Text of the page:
At 270 kg, the new Hemi is considerably lighter than is predecessors of the 50's and 60's which weighted between 330 and 385 kg; it is also 25 kg lighter than the 5.9 LA with same bore center distance it replaces. New thin walls foundry technology and aluminum heads make up for the weight savings. The 5645 cc are obtained by a bore of 99.5 and a stroke of 90.9 mm (3.92 x 3.58, 345 CI), dimensions very close to that of the 354 of 1956.

Figure 7

The cast iron cylinder block has cross-bolted main bearing caps as well but the crankshaft is made of nodular, sand-cast iron. The 85cc combustion chambers have small lateral flat surface areas to produce squish and dual spark plugs with a coil over plug ignition. Other features are hydraulic lifters with roller followers, double rocker shafts in each head with 1.65:1 ratio cast steel rockers, sequential multi-port returnless fuel injection, tuned-runner nylon plastic intake manifold, electronically controlled 80mm bore single-blade throttle body using a DC motor with reduction gears to open and close the throttle. The con-rods center to center length is 6.25 inches for a largely sufficient 1.75 rod length/ stroke ratio.

A compression ratio of 9.6:1 makes for unleaded 89 octane but the engine can also accept 87 octane gasoline, probably with slight power and efficiency loss. Its advertised net power is 345 hp (257 kW) at 5400 rpm with a maximum torque of 375 lb-ft (508 Nm) at 4200 rpm.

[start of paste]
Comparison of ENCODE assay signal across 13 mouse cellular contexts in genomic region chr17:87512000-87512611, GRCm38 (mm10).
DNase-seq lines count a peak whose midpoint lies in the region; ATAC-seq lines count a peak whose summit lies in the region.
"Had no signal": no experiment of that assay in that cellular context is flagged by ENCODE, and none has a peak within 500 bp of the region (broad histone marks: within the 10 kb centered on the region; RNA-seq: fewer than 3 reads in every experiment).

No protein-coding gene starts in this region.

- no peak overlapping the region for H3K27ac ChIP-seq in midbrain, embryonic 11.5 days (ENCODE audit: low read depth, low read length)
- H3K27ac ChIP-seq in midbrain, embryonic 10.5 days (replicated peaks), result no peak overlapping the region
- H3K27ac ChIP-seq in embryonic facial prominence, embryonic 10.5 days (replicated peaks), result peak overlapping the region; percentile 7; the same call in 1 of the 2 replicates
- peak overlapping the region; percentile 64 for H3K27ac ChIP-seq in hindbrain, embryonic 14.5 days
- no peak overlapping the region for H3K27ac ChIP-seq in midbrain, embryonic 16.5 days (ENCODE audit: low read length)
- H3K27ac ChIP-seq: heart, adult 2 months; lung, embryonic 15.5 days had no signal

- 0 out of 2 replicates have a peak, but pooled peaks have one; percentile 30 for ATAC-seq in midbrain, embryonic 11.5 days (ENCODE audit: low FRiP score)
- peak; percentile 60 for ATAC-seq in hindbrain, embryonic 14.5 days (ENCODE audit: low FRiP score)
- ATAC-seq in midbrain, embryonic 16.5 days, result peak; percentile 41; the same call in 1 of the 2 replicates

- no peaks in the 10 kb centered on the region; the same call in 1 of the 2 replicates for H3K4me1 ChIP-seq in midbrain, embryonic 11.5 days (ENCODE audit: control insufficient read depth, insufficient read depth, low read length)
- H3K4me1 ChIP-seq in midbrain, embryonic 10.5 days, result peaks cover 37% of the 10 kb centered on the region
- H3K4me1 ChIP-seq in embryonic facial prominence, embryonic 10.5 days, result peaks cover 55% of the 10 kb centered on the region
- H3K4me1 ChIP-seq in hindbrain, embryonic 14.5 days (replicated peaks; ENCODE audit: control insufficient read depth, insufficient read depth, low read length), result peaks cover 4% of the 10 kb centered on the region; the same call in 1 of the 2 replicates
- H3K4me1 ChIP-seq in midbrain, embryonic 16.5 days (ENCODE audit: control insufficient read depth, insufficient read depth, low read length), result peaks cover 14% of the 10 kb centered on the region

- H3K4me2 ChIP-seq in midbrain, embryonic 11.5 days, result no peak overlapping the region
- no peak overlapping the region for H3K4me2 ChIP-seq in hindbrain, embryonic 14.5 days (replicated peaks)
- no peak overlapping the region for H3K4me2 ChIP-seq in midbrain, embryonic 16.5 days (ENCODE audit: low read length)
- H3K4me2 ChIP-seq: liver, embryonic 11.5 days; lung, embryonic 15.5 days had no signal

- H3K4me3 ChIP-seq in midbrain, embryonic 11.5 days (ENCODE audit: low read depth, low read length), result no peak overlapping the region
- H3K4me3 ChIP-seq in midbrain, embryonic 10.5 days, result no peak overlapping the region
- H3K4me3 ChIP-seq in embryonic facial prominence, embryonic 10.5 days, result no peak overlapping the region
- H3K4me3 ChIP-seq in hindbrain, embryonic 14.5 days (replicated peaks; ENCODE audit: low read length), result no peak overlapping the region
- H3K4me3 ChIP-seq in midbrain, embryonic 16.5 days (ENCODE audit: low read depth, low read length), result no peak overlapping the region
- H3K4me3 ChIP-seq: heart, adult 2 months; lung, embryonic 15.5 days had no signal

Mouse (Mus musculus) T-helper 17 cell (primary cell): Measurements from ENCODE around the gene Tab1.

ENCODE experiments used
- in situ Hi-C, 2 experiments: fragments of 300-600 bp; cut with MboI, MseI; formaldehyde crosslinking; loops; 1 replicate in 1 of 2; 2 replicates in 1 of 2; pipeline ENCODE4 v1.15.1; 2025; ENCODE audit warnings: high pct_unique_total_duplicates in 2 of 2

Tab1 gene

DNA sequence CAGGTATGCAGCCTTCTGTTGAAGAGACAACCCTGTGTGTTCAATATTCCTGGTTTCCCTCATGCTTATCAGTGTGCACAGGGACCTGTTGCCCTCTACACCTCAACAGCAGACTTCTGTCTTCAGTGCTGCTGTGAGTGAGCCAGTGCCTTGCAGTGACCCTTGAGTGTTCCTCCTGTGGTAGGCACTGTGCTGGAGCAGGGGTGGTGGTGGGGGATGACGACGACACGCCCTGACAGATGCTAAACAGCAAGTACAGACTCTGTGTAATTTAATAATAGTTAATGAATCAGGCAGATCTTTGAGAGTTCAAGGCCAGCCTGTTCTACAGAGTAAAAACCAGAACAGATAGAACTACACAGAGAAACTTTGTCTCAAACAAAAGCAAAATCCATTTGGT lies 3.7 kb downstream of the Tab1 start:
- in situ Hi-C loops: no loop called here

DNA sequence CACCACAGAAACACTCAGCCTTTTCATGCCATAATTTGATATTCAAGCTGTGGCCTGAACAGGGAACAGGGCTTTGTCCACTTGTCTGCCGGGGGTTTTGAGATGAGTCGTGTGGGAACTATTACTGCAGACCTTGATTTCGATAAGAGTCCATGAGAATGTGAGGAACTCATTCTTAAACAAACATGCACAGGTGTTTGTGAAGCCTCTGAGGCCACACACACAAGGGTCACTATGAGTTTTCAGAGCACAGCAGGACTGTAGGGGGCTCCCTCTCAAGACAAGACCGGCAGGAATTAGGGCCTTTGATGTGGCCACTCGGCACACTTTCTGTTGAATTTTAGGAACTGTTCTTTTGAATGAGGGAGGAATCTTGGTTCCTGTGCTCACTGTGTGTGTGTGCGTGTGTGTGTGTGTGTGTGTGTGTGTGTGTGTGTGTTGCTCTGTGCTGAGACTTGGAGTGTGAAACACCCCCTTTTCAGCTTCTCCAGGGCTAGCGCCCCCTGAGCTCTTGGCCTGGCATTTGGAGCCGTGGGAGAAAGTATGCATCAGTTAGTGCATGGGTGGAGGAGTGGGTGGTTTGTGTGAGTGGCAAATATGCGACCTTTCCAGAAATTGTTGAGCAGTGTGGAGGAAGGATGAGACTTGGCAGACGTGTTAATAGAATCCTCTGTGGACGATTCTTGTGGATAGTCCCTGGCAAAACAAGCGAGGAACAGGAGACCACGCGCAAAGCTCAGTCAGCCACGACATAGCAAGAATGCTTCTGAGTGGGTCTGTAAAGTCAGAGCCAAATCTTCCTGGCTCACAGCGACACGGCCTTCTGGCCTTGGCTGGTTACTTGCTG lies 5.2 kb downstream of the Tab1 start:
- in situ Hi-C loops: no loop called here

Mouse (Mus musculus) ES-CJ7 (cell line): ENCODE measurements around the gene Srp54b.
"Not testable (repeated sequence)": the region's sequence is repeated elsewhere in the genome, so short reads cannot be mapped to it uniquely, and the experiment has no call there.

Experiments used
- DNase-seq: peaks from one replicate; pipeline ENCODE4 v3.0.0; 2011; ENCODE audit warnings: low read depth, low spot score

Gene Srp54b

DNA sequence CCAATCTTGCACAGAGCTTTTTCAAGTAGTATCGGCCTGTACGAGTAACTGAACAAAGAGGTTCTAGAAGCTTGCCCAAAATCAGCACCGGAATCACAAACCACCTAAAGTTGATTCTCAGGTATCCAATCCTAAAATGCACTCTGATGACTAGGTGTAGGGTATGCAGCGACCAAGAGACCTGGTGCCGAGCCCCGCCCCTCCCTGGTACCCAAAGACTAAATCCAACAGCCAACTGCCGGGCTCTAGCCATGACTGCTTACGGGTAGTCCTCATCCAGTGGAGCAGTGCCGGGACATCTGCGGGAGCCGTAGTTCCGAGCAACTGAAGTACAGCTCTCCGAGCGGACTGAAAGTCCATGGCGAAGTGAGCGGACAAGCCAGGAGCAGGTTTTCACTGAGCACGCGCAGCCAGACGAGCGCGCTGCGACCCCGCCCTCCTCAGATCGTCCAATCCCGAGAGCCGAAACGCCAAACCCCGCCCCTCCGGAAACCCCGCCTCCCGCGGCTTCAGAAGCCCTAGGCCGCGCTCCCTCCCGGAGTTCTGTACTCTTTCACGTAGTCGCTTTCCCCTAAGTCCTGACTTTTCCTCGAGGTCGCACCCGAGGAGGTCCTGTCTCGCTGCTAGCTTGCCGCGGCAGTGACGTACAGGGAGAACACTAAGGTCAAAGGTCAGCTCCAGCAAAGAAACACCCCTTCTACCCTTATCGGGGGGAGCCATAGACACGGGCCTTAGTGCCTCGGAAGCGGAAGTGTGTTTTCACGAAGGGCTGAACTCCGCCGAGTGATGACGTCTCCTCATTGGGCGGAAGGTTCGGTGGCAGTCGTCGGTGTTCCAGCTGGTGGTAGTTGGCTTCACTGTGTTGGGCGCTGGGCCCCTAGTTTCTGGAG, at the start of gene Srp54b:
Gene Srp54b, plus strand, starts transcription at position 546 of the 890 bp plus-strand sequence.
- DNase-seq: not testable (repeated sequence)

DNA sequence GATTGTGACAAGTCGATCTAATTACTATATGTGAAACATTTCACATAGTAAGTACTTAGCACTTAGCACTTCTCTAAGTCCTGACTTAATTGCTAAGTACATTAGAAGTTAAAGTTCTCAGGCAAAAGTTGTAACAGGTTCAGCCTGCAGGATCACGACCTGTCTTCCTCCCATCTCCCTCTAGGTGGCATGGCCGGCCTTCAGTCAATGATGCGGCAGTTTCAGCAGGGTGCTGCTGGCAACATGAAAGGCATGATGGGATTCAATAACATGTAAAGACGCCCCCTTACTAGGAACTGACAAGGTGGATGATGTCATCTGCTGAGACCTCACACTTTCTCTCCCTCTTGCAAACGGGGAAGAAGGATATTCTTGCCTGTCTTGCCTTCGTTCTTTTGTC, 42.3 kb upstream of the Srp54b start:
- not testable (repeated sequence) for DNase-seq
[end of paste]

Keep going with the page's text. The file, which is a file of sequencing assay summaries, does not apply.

Figure 8

The advantage of overhead camshafts emerges at high rpm, due to reduced valvetrain inertia and deflection. But soaring revs are nowadays of no use on a street engine, so that a single camshaft-in-block is absolutely adequate, as are two valves per cylinder only. The hemispheric combustion chamber favorable surface to volume ratio and breathing ability can be exploited without overhead camshafts cost and complexity. Moreover, servicing and repairs are easier and less costly.

Apart of aircraft engines where dual ignition is mandatory for safety reasons, twin spark ignition was largely used on racing engines of the fifties and sixties, especially those of Maserati. Porsche and Alfa-Romeo fitted it also to some production engines such as the GTA and 2 liters "Twin Spark". It allows a faster burn rate, particularly on over-square engines and leaves more space for large valves than a centrally located single spark plug. Furthermore, with a domed piston and a single plug, flame front shrouding may lower the burn rates; this problem is avoided with dual spark ignition.

(© François Dovat)